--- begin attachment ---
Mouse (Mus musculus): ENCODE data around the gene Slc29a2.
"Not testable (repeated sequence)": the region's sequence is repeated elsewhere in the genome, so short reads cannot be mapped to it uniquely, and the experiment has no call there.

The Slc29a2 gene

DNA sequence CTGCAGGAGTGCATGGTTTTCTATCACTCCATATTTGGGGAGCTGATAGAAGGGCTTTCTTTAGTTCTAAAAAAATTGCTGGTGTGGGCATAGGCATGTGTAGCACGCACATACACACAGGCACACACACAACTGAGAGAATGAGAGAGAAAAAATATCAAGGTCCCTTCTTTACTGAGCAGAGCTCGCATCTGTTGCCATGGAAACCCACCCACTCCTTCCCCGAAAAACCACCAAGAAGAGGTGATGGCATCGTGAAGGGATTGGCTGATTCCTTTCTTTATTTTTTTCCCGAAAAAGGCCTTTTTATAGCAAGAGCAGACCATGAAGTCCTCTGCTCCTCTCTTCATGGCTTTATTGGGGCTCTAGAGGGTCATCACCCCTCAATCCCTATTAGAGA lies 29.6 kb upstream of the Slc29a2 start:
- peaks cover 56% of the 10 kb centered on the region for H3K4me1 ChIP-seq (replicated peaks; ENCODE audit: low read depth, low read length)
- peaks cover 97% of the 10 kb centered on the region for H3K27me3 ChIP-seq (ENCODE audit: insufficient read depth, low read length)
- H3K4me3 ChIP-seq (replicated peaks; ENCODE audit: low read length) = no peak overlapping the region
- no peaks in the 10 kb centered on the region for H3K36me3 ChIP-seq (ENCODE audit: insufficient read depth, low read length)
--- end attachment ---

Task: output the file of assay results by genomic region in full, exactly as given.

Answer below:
Mouse (Mus musculus): ENCODE data around the gene Slc29a2.
"Not testable (repeated sequence)": the region's sequence is repeated elsewhere in the genome, so short reads cannot be mapped to it uniquely, and the experiment has no call there.

The Slc29a2 gene

DNA sequence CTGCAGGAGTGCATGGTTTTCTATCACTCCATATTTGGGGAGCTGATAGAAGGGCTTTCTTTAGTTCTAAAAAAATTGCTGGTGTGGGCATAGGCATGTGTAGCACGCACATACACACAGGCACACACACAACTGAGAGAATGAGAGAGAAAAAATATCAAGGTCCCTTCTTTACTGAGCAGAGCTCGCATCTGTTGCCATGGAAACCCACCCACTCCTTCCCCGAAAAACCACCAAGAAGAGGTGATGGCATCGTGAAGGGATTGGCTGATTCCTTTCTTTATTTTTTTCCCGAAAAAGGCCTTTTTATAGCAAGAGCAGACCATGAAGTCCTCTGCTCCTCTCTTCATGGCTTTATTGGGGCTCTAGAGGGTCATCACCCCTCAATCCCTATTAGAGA lies 29.6 kb upstream of the Slc29a2 start:
- peaks cover 56% of the 10 kb centered on the region for H3K4me1 ChIP-seq (replicated peaks; ENCODE audit: low read depth, low read length)
- peaks cover 97% of the 10 kb centered on the region for H3K27me3 ChIP-seq (ENCODE audit: insufficient read depth, low read length)
- H3K4me3 ChIP-seq (replicated peaks; ENCODE audit: low read length) = no peak overlapping the region
- no peaks in the 10 kb centered on the region for H3K36me3 ChIP-seq (ENCODE audit: insufficient read depth, low read length)